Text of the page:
Old golfers don’t retire, they get new knees

Sandeep Chauhan

Keen golfer and consultant orthopaedic surgeon Sandeep Chauhan talks about golf, snakes and knee replacements

A Royal & Ancient referee once asked me: “If you play a tee shot and it lands in the rough next to a sleeping snake, what do you do?” Apparently, as the snake is not a fixed object, you would have to play your shot. Personally, I’d run!

But for golfers with arthritic knees, just getting around 18 holes, never mind running from a snake, is more than enough of a challenge. Apart from the burden of pain, the lack of stability in the knee reduces accuracy, power and general enjoyment of the game. Many golfers are not only forced to stop playing, but also find a general deterioration in the overall quality of their lives.

However, knee replacement surgery has helped many players to return to golf. Perhaps the most famous is the USA’s Fred Funk. In 2009 Fred had a total knee replacement using the Stryker Triathlon Knee. Nine months later he won the Jeld-Wen Championship, one of the Champions Tour’s premier events. This victory made him the first player having had total knee replacement surgery to win a PGA event.

For Fred, just as importantly as returning to golf, everyday activities such as walking, standing and sleeping were significantly easier and more comfortable.

There are several choices for treatment of arthritic knees, including partial and total knee replacement surgery. You should certainly discuss all the options with your GP or a knee specialist before making any decisions.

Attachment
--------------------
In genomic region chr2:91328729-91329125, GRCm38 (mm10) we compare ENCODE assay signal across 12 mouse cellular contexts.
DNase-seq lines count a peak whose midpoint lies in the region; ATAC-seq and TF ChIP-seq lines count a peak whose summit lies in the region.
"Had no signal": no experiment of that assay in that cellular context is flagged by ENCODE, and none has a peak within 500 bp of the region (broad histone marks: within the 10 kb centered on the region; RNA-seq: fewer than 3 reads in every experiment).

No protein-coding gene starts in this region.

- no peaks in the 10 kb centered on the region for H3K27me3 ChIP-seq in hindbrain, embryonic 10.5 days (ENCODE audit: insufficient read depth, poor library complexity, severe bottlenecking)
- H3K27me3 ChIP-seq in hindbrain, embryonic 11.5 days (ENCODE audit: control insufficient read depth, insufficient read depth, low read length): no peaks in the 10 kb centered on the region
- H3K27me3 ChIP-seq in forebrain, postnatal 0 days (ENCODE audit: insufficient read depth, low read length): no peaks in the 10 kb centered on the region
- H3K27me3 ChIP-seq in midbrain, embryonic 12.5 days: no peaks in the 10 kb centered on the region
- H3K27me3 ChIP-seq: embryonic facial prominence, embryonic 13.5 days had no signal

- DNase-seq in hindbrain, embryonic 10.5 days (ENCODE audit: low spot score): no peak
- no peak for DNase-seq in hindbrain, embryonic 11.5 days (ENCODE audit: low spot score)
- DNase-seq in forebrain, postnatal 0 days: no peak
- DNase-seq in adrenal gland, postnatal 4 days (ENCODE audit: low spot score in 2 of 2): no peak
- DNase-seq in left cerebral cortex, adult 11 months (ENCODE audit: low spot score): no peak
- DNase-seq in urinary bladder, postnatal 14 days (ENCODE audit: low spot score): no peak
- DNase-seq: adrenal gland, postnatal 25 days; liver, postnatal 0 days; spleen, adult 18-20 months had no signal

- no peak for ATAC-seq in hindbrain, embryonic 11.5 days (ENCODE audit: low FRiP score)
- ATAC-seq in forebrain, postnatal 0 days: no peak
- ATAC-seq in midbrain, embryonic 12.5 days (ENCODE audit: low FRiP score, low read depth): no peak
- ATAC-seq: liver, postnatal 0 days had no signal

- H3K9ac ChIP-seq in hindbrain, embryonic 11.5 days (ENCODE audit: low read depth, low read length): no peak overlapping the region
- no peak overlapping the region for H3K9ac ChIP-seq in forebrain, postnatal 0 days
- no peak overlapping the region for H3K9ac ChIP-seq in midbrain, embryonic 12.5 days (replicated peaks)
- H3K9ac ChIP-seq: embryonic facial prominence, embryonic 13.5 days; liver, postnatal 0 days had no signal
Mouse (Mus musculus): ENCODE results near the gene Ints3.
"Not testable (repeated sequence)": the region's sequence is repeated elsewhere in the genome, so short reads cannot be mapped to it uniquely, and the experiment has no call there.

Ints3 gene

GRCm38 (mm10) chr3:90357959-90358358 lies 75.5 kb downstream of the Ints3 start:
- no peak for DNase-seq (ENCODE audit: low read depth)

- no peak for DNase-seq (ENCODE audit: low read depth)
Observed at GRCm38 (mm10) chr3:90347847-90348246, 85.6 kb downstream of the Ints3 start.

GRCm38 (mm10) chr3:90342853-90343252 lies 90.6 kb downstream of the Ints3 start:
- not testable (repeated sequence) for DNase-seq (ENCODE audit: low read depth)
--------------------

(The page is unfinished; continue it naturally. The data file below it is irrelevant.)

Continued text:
During surgery the arthritic part of the joint is removed and a new artificial joint is inserted. At Spring Orthopaedics, we have pioneered many of the latest procedures, including computer aided and minimally invasive surgery. We use advanced technology such as high flexion and gender specific replacement joints.

Sussex based Ladies County Golf Champion Aileen Greenfield suffered from arthritis of the inner part of her knee, which limited her general mobility and affected her game. She underwent partial knee replacement surgery three years ago and has since won two further County championships.

The return to golf should be gradual and with approval from your surgeon and physiotherapist. Judy McKemey, a physiotherapist from Hassocks and former Ladies Captain at Brighton & Hove Golf Club, says that it’s vital to have pre- and post-operative physiotherapy if you are having knee surgery in order to get proper guidance and optimum results.

When you are ready to get back to golf, I recommend you start with half a bucket of balls and gently swing some high irons before taking on nine and then 18 holes. Use spike-less shoes as they reduce the forces going through your knee and try to avoid playing in wet weather. Consider having a couple of lessons with the club pro to see if you can develop a more open stance and step through when you swing - both will reduce the force on your knee. Most importantly, start to enjoy your game again.